10) The decision in the case of Wilfred Ndumba-vs-James Kiogora & ANOTHER. 147/1993 where the court in a case of similar circumstances held the driver who tried to overtake the stationary motor vehicle 90% liable and the owner of the stationary motor vehicle 10% liable. It was then added that even the respondents never attributed liability to the driver of the bus and as such the trial magistrate arrived at the wrong decision for not considering the submissions put before him. The appellants therefore seek this court to set aside the 25% liability apportioned against the driver of the bus and apportion liability afresh between the Respondents.
11) The 1st & 2nd Respondents faulted the trial court for finding them 25% liable when their motor vehicle was never involved in any collision and entirely agreed with the appellant that the trial court erred in apportioning liability to a party not part of the suit. It is further submitted that the 1st Respondent’s motor vehicle driven by the 2nd Respondent was not involved in the accident at all and circumstances dictate that the 3rd and 4th Respondents are 100% liable for the accident.
12) For the 3rd & 4th Respondent/Cross Appellants’ it was submitted that the court should consider the cross appeal and set aside the apportionment on liability and reassess the Judgment by the trial court to dismiss the suit against the cross appellants with costs.it was reiterated that the trial magistrate erred in apportioning liability against the cross appellants bearing as it did by disregarding the evidence that the 1st & 2nd Respondent failed to comply with requirements set under Section 53 of the Traffic Act in cases of a break down by mounting warning signs at a safe distance which could have otherwise prevented the accident. It was submitted that the accident was wholly contributed to by the driver of motor vehicle registration no. KAX 315-ZB4994 and therefore the 1st & 2nd Defendants should be held 100% liable. In support of the submissions reliance is placed on the case of Peter Ochieng & 2 others-vs-Serfina Atieno Okwaro & another in which a driver of a stationary vehicle rammed into by another was found 80% liable.
Analysis and Determination
13) I have carefully considered the evidence adduced and as analyzed by the trial court in the judgment. I have also considered the submissions made before this court by the appellants as well as the respondents / cross appellants and taken into account all the decisions relied on. This appeal is only on liability. In my view, there are only two issues for determination in this appeal:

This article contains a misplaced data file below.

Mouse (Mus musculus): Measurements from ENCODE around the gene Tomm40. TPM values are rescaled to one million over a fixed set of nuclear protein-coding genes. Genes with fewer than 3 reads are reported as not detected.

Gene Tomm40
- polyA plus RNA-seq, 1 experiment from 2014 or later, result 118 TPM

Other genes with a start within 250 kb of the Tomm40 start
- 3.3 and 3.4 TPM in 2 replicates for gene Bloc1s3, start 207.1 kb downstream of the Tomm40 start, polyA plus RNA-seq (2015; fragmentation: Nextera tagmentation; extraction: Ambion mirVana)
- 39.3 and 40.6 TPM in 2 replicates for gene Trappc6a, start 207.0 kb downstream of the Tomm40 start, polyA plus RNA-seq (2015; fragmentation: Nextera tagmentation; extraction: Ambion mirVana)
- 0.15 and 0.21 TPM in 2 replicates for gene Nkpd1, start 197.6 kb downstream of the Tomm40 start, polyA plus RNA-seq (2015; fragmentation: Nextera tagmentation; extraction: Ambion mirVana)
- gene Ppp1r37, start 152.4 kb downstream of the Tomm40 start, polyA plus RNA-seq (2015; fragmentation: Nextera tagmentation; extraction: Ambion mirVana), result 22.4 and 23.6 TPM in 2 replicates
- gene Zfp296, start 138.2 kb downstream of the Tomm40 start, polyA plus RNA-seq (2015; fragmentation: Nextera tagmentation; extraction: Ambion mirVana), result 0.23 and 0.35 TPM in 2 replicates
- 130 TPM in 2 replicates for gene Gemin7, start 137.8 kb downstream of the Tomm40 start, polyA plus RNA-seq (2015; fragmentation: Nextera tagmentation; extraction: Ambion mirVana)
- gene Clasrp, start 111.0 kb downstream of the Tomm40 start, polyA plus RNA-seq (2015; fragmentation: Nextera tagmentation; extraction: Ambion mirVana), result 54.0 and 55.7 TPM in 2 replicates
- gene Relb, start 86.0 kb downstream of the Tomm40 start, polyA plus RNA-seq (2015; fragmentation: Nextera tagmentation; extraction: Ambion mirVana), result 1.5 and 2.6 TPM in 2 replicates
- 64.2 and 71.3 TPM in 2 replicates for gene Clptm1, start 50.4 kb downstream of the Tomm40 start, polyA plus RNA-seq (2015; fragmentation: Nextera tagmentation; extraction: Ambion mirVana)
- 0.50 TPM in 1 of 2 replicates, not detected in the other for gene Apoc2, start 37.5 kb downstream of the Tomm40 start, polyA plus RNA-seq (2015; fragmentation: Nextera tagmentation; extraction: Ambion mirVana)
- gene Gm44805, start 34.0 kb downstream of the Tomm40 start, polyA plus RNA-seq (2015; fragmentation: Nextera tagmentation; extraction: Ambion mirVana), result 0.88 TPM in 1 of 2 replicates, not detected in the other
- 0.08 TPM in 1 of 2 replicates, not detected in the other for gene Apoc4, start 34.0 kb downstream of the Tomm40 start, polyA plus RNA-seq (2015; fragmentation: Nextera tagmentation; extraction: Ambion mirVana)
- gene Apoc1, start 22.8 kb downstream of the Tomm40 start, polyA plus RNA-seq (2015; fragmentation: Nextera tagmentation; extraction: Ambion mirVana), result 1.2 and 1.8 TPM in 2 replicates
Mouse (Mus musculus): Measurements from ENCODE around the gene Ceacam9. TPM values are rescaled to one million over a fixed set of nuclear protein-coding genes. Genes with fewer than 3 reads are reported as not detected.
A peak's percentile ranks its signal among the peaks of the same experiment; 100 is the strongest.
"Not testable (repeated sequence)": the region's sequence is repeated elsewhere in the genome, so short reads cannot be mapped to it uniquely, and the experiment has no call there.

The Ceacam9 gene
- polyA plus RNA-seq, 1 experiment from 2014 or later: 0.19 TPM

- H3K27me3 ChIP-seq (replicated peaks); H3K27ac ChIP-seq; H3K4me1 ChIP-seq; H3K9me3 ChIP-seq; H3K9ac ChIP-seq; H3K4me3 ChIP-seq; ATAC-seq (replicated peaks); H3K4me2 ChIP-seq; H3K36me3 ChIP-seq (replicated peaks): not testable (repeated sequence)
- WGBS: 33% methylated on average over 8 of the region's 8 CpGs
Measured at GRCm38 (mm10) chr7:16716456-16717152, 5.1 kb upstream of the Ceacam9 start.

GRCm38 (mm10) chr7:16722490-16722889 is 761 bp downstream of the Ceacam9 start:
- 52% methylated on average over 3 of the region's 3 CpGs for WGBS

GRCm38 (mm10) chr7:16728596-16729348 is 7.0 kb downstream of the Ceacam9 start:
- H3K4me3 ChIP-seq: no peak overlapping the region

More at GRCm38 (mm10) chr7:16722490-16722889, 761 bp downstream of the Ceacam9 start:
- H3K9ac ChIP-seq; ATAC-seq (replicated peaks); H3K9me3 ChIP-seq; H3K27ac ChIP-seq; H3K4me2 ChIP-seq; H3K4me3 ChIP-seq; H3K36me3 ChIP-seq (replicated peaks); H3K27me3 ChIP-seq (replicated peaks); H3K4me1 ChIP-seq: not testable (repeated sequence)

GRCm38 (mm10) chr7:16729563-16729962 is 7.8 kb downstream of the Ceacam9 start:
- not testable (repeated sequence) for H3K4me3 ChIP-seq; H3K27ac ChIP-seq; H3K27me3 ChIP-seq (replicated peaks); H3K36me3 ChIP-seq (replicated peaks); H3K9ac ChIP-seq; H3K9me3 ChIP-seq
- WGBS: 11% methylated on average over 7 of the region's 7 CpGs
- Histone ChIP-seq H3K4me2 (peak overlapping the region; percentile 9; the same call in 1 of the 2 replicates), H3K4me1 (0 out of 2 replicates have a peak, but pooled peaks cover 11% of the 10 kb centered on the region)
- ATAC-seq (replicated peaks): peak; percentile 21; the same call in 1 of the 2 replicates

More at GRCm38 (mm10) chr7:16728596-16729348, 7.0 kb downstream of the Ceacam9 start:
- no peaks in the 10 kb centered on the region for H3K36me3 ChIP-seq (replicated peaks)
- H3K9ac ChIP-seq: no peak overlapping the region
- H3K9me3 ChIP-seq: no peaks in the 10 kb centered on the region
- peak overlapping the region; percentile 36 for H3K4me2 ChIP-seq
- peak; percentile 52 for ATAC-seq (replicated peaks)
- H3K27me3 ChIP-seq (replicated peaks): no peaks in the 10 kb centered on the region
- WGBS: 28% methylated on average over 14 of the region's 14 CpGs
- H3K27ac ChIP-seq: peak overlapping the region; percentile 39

i. Whether the trial court erred in law and fact in apportioning liability at 25% to driver of motor vehicle KBJ 769F which was not a party to the lower court proceedings.
ii. Who was liable and to what extent for the accident
14) A finding and apportionment of liability by a trial court call calls for exercise of judicial discretion based evaluation of the evidence adduced and an appellate court can only interfere if the finding is not supported by the evidence on record. In Isabella Wanjiru Karangu vs. Washington Malele Civil Appeal No. 50 of 1981  KLR 142 and Mahendra M Malde vs. George M Angira Civil Appeal No. 12 of 1981, it was held that apportionment of blame an exercise of a discretion with which the appellate court will interfere only when it is clearly wrong, or based on no evidence or on the application of a wrong principle.
15) In this case the learned trial magistrate found and concluded that the accident was a result of acts of negligence omissions and/or commissions of no single individual of the three drivers concerned. However, in describing the fault for the bus driver, the trial magistrate observed as follows:
“...the accident occurred at the on the right of the road after the driver of the bus registration KBN in apparent panic and/or confusion also veered off the road to avoid a head on collision with the oncoming motor vehicle registration KBJ…”